General Subjective Symptoms

Aside from the diarrhoeal movements and the unpleasant sensations consisting in a feeling of pressure and fulness in the abdomen mentioned above, there may in light cases be perfect euphoria; usually a feeling of weakness exists which is especially marked in the lower extremities. A feeling of dizziness and slight nausea often also appear, especially shortly before and during evacuations. Vomiting may also occur, as a rule, in cases in which the stomach is likewise affected or when the process of inflammation is of a severer type (cholera nostras). Tenesmus is frequently present, if the process is in the lower part of the colon, even if not especially pronounced. This seems to be the result of the irritating action of the dejecta upon the rectum.

The general symptoms above described are much more pronounced in children and very old people. Here the appearance of collapse (cold extremities, blue lips, and apathy) is not very rare. Marshall Hall1 has described a condition under the name of acute hydrocephaloid disease which occurs in weak children with acute enteritis. The hydrocephaliod appears in consequence of severe attacks of gastro-enteritis with a temperature of 104°-106° F. There is sudden collapse. While the body is hot, the extremities become ice cold, the fontanelles sink in, the pulse becomes considerably accelerated, soft, and often irregular. In this condition the little patient lies apathetic unless suddenly disturbed with colicky pains when he utters a cry. The pupils do not react alike and the conjunctival reflex may be absent. Sometimes paralysis of the rectum is present, which I have seen in one case. In this condition the patient often dies within a short time from paralysis of the heart.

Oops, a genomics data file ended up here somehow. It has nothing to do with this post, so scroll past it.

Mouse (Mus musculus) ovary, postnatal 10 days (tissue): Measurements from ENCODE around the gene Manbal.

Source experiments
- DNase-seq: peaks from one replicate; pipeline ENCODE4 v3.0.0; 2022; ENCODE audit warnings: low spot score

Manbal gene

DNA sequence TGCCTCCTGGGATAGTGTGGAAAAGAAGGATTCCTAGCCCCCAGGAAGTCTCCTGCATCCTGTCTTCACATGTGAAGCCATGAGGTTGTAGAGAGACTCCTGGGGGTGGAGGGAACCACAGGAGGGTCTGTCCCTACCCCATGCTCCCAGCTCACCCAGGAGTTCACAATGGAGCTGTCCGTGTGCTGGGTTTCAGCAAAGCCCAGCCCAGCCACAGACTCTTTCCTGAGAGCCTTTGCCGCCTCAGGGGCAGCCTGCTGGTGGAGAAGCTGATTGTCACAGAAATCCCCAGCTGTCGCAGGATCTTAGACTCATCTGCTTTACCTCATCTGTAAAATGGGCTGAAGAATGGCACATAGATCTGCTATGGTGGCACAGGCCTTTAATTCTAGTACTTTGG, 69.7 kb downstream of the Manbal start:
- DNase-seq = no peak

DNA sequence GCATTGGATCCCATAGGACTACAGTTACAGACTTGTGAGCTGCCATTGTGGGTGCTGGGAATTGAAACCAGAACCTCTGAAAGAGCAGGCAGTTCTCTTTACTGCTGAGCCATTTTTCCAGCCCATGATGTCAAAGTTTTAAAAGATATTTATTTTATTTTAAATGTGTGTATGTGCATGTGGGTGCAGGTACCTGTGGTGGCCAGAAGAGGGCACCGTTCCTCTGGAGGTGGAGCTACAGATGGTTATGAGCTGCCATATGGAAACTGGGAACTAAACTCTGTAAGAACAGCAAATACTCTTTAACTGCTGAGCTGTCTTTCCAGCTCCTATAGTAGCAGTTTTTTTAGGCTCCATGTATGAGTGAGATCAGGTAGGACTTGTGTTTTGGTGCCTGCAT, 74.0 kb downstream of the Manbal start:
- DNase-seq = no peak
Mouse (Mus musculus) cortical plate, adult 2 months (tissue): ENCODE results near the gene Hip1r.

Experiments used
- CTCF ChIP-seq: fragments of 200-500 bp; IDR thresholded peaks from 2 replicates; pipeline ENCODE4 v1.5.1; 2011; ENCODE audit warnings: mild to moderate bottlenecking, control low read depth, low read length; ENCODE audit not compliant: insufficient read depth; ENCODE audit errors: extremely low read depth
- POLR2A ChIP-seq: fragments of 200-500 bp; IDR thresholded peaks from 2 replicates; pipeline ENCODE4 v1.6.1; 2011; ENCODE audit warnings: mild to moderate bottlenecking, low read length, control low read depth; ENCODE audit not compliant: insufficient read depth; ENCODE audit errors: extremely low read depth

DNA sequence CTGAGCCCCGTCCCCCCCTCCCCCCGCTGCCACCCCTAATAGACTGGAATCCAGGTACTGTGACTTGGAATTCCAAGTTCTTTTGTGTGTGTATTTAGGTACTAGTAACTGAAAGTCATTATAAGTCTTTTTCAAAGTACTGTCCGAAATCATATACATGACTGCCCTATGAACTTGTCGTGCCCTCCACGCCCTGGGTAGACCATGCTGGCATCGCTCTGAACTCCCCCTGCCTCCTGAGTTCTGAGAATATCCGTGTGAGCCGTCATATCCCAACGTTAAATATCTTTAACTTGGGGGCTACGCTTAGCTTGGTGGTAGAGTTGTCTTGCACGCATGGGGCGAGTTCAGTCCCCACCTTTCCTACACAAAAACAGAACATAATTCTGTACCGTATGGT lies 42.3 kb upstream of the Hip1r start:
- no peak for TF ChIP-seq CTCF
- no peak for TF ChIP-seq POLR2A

1 Marshall Hall. " Diseases and Derangements of the Nervous System," London, 1841, p. 153.